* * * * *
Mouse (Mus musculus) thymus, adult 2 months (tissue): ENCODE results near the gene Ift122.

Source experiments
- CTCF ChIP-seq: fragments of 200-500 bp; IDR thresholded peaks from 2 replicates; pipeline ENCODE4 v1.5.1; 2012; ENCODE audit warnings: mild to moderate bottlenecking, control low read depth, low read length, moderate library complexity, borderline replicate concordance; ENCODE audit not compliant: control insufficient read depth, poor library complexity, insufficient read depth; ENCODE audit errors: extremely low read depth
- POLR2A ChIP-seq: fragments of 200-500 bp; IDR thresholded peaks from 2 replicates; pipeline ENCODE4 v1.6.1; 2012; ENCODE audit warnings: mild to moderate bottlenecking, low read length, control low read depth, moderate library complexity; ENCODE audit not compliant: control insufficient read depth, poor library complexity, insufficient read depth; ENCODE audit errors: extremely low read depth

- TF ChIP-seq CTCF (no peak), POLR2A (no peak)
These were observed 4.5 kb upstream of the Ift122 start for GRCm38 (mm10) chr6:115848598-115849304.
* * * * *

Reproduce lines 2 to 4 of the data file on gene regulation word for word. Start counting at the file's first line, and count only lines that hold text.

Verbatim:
Source experiments
- CTCF ChIP-seq: fragments of 200-500 bp; IDR thresholded peaks from 2 replicates; pipeline ENCODE4 v1.5.1; 2012; ENCODE audit warnings: mild to moderate bottlenecking, control low read depth, low read length, moderate library complexity, borderline replicate concordance; ENCODE audit not compliant: control insufficient read depth, poor library complexity, insufficient read depth; ENCODE audit errors: extremely low read depth
- POLR2A ChIP-seq: fragments of 200-500 bp; IDR thresholded peaks from 2 replicates; pipeline ENCODE4 v1.6.1; 2012; ENCODE audit warnings: mild to moderate bottlenecking, low read length, control low read depth, moderate library complexity; ENCODE audit not compliant: control insufficient read depth, poor library complexity, insufficient read depth; ENCODE audit errors: extremely low read depth